Finally I drew close enough that I thought I could make a break for it and catch her. But at that moment she turned her head and caught sight of me. She cried out and began running full tilt down the road. I took off after her, but as exhausted as I was, it was hard for me to keep up. After nearly ten minutes, the girl slipped and lost her footing. In a moment, I was upon her.
I tackled her to the ground, trying not to injure her or myself in the process. She beat at me with her fists and flailed like an animal in a trap. But finally I subdued her, pinning her arms above her head and sitting on her legs to keep her still.
“I’m not going to hurt you,” I said at last, out of breath. “I’m trying to help you.”
“Who are you? What do you want?” she snarled. “If you’re trying to help me then let me go!”
“Didn’t you see who was on that litter back there?” I said.
“Yes, it was the king. So what? I’m glad he’s dead! He stole my parents from me and now he’s gotten what he deserved. So let me go. I won’t live in his stupid City. I’m going home, to the North Country, where I belong.”
“No you’re not,” I said. “However you feel about the king, it was his power and strength that kept this kingdom peaceful and safe. Now that he’s dead, there is nothing to keep the dark creatures and evil men in check. You’ll be dead before you reach the next village. And we’ll both be dead if we don’t return to the City right now. In fact, we’ll be lucky to make it, as it is. You led me on quite a chase and there’s a lot of distance between us and the safety of the walls right now.”
“Even if it was the king’s reputation that kept everyone in check,” spat the girl, “no one knows he’s dead yet. Except you and I. So they won’t be out for blood until the word gets out. That will take days, maybe weeks.”
“You fool,” I said, becoming frustrated with the obvious ignorance and the stubbornness of this girl. “It wasn’t the king’s reputation that kept them in check. It was his very life. His life force prevented dark things from being able to take hold in the kingdom. With him dead, every filthy, twisted thing that has been holed up for as long as the kingdom has existed will be slithering out of their holes and shadows. By the time this night is over, the kingdom of El will be a vastly different place than it has been before. The only chance we have—the only chance anyone has—is within the walls of the City.”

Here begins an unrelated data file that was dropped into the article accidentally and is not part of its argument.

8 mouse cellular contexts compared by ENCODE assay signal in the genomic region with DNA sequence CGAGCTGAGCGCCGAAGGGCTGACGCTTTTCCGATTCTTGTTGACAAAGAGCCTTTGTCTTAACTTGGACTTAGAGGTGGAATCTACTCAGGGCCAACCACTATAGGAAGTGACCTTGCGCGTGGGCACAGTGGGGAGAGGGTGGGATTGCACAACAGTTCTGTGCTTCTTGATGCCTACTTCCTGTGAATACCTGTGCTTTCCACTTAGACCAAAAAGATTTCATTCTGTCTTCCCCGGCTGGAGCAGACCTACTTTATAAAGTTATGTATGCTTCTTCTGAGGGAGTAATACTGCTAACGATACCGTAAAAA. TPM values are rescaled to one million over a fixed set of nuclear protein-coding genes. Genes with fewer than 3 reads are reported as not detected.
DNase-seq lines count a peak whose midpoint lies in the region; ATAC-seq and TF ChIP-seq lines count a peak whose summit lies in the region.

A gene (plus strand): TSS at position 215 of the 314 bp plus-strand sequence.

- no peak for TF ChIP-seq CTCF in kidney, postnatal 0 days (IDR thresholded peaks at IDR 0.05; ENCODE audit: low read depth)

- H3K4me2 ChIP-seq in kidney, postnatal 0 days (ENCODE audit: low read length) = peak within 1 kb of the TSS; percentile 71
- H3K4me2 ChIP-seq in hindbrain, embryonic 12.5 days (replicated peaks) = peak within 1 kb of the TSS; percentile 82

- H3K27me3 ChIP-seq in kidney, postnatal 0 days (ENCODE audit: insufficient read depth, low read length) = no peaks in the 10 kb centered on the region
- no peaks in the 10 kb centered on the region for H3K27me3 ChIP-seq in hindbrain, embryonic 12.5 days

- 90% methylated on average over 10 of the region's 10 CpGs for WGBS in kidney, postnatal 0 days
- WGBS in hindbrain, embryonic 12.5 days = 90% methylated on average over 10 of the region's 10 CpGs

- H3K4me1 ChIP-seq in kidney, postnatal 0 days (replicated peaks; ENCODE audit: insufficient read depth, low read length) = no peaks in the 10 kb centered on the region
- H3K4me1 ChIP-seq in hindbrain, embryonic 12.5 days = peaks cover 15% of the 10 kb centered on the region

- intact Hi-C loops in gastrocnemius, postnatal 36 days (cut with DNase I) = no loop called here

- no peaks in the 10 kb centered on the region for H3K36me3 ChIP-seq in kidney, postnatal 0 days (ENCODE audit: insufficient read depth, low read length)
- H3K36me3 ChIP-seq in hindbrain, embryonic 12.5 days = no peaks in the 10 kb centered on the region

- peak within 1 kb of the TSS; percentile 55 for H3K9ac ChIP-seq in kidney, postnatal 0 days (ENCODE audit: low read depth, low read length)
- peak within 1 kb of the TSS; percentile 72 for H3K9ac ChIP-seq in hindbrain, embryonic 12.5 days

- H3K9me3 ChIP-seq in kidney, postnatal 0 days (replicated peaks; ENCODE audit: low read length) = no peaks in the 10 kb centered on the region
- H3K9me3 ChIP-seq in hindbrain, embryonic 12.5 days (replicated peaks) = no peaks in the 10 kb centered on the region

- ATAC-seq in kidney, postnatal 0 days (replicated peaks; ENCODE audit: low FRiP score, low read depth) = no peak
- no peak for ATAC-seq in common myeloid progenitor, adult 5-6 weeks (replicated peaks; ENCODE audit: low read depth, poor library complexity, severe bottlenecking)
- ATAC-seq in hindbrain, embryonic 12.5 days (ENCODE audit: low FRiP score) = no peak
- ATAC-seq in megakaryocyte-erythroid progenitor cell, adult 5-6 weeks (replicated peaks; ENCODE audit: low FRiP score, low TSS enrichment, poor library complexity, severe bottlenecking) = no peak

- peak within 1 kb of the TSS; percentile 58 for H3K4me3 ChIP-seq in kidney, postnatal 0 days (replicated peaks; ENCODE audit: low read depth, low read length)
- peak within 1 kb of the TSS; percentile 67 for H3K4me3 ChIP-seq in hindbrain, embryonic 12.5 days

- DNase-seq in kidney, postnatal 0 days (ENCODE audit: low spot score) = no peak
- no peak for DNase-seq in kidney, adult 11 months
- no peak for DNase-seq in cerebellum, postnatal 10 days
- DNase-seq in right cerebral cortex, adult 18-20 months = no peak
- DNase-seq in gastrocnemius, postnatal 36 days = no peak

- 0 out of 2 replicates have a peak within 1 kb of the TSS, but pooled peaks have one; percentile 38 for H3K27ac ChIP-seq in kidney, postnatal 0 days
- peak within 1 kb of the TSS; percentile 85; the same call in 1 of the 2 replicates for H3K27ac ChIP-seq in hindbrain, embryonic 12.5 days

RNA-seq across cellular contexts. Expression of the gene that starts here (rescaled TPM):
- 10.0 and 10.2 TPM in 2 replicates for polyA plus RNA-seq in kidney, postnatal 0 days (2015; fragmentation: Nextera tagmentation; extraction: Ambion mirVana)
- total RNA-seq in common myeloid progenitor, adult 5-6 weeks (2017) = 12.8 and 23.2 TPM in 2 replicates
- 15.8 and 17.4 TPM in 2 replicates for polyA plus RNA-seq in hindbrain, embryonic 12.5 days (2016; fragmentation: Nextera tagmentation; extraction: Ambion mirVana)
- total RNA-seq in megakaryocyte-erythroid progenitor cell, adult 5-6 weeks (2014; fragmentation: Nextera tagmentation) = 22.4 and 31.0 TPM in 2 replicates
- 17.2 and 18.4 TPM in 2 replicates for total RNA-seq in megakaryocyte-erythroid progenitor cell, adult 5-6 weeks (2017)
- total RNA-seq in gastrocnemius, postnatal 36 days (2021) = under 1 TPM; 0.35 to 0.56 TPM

“But my parents,” she said, trying to twist out of my grasp again. “They’re out there somewhere. If what you say is true, then they’re in danger and I have to get to them. I have to go to them now!”
“Your parents aren’t out there, girl. If they survived the battle, then they were among the wounded that passed us on the road. There is no one left in the villages. Everyone who couldn’t fight was evacuated to the City. Everyone who could fight is either dead or on their way into the City right now with the remnants of the king’s army. You and I are the only two out here.”
This realization seemed to stun her into submission for a moment. Her hands dropped limply to the dirt. “But my parents,” she said weakly. “I didn’t see them. I don’t think they were among the wounded.”
“You never know,” I said, trying to put some confidence into my voice. “Many of the survivors were wearing blankets over themselves to keep warm. Your parents could have been among them…then you wouldn’t have been able to see their faces well enough in the darkness to recognize them.” I didn’t say that they also could have been among those so disfigured that even if she’d seen them in daylight she might not have known them.
“Come,” I said. “The only way to know if your parents survived is to return to the City. And quickly. We’ll have to run the whole way if we’re to make it alive ourselves.” The thought of such a run made me feel weary to my very bones, but I knew we had no choice. As if to confirm my words, a low howling sound began to echo in the distance. The girl started up. Then there was a rustling in a bush somewhere much closer. I pulled her to her feet and we both began running—running as if our lives depended on it. Because they did.